…but if there were no bad people, there would be no good lawyers.
The strongest arguments for orphaned works legislation come from organizations that want to digitize libraries, researcher institutions, and scholars. These are people like the biographer who finds a shoebox full of old, unattributed photos of her subject but can’t identify or locate the photographer. Without the ability to contact the photographer the biographer can’t know the copyright status and therefore can’t publish the photos without exposing herself to significant liability—up to $150,000 per use. The result: it’s not published, the original creator never has the opportunity to profit from the biographer’s interest, and the world is a poorer place because interesting work remains in the shoebox under the bed essentially undiscovered. The inability to locate copyright holders prevents museums from using material in exhibits, documentary filmmakers from including historic recordings, scholars from publishing archives of historic work—and nobody including the original creators of the work benefits.
These arguments have one basic thing in common—they are concerned with older works, works that under previous copyright regimes would have passed into the public domain. The problem that orphaned works legislation is trying fix is a problem that in large part has been caused by the continual extension of copyright protection to the point that even work from the distant past is encumbered with liability and few options to limit it.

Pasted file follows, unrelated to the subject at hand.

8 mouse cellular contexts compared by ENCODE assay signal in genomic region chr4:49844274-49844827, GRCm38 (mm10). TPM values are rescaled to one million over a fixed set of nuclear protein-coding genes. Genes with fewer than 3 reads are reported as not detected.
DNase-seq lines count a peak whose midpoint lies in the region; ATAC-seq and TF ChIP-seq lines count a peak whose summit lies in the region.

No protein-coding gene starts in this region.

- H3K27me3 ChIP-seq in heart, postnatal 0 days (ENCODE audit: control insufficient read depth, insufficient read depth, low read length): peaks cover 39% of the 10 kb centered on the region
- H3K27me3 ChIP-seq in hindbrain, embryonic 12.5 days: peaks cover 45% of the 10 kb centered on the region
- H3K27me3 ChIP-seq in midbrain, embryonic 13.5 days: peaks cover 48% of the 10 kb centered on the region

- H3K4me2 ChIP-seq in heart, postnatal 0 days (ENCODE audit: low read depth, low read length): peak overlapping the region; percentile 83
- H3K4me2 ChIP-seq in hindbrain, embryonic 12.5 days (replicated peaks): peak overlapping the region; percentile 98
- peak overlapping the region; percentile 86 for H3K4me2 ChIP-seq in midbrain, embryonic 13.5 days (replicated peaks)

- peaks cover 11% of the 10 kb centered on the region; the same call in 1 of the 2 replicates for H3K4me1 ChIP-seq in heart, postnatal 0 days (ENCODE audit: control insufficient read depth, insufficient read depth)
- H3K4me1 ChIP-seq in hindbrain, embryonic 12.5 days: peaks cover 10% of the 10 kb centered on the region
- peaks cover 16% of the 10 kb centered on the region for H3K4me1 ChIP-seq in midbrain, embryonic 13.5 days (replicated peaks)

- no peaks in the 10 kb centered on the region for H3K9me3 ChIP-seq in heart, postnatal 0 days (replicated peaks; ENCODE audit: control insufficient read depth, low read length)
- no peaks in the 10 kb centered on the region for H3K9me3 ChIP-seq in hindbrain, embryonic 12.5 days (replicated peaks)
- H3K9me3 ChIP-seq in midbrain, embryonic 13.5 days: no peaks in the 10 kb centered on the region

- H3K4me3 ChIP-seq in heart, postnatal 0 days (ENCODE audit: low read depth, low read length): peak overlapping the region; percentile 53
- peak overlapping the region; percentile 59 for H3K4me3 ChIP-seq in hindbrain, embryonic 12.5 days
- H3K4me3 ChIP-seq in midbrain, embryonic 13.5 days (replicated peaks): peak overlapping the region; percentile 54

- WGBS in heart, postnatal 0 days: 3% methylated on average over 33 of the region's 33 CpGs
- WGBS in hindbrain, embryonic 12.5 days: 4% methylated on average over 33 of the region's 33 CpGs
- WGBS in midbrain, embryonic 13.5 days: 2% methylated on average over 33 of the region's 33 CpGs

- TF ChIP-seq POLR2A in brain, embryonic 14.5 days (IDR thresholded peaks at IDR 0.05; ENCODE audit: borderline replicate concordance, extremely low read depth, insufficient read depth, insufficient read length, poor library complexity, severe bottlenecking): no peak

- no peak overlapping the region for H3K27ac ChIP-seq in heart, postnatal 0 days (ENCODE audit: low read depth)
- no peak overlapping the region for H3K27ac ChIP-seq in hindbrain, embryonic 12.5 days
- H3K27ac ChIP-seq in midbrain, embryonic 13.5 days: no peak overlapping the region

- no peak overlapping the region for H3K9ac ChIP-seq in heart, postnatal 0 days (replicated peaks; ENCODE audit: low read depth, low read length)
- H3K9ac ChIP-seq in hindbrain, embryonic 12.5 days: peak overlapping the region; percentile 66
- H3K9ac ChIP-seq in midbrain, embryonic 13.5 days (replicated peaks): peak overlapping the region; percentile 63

Crafting a solution that addresses old, mostly-forgotten works without jeopardizing the livelihood of active creatives has proven elusive. The proposed legislation effectively removes the powerful liability that puts teeth into copyright laws so long as users can assert in good faith that they tried and failed to locate the author. This is especially problematic for photographers because the tools for working backward from an image to its creator are still immature. Google images only gets you so far.
The truly disheartening part of this story is that there is no reason for work created today and distributed digitally to ever become orphaned in the first place. These aren’t prints in a shoebox under a bed; they are digital files that can easily carry metadata including the author’s contact information with them everywhere they go.
The Promise of Metadata
There is not a single file format in standard use that does not make provisions for tagging the work with information about the author, photographer, composer, artist, or publisher. Jpegs, the standard file format for photographs on the web, are easily tagged with the photographer's name, contact information, release and copyright status, as well as full host of caption and location data. This information rides along with the image, it is generally invisible to the viewer, but it is available to anyone who needs it through all standard software. Because the image and the metadata stick together in one convenient package we should, in theory, no longer worry about our work becoming separated from us and falling into the creative orphanage where this legislation may remove significant copyright protections.
Even Apple's Preview App will display image metadata